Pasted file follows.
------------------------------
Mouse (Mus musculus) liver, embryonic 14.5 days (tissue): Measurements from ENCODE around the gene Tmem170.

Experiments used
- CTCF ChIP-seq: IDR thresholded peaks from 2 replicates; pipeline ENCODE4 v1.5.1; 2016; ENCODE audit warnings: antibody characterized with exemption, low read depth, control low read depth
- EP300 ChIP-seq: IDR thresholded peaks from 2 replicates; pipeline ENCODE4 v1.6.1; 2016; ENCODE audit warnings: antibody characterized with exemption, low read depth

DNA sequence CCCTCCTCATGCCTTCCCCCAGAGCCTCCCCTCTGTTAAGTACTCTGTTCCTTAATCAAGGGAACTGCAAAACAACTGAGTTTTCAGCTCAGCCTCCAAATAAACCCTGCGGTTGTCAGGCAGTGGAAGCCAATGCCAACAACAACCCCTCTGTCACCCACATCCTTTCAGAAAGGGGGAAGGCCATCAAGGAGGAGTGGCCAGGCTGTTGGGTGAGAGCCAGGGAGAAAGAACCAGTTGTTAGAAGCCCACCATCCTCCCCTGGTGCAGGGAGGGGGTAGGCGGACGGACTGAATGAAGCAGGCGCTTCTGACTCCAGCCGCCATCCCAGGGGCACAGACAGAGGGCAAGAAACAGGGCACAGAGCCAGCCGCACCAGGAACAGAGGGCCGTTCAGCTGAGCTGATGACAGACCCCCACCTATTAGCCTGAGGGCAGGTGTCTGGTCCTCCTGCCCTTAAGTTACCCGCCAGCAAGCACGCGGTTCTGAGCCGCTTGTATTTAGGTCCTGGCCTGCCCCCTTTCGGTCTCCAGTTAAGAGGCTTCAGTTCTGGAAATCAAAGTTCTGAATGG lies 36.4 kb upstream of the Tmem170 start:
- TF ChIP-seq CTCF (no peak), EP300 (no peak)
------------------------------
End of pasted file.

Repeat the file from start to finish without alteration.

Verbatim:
Mouse (Mus musculus) liver, embryonic 14.5 days (tissue): Measurements from ENCODE around the gene Tmem170.

Experiments used
- CTCF ChIP-seq: IDR thresholded peaks from 2 replicates; pipeline ENCODE4 v1.5.1; 2016; ENCODE audit warnings: antibody characterized with exemption, low read depth, control low read depth
- EP300 ChIP-seq: IDR thresholded peaks from 2 replicates; pipeline ENCODE4 v1.6.1; 2016; ENCODE audit warnings: antibody characterized with exemption, low read depth

DNA sequence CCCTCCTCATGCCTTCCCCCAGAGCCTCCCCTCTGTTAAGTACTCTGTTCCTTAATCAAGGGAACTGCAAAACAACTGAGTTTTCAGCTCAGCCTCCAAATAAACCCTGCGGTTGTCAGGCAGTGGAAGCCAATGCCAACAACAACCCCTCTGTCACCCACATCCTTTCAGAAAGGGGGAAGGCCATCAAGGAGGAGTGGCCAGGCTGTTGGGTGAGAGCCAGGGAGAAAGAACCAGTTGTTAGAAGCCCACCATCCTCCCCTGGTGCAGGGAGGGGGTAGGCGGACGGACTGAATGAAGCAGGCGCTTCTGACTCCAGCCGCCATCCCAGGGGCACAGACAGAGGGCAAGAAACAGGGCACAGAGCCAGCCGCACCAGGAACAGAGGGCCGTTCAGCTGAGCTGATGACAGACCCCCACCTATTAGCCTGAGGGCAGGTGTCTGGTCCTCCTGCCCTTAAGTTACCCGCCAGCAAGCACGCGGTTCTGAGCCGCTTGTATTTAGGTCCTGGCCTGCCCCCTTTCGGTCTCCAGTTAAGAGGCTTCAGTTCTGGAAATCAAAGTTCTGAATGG lies 36.4 kb upstream of the Tmem170 start:
- TF ChIP-seq CTCF (no peak), EP300 (no peak)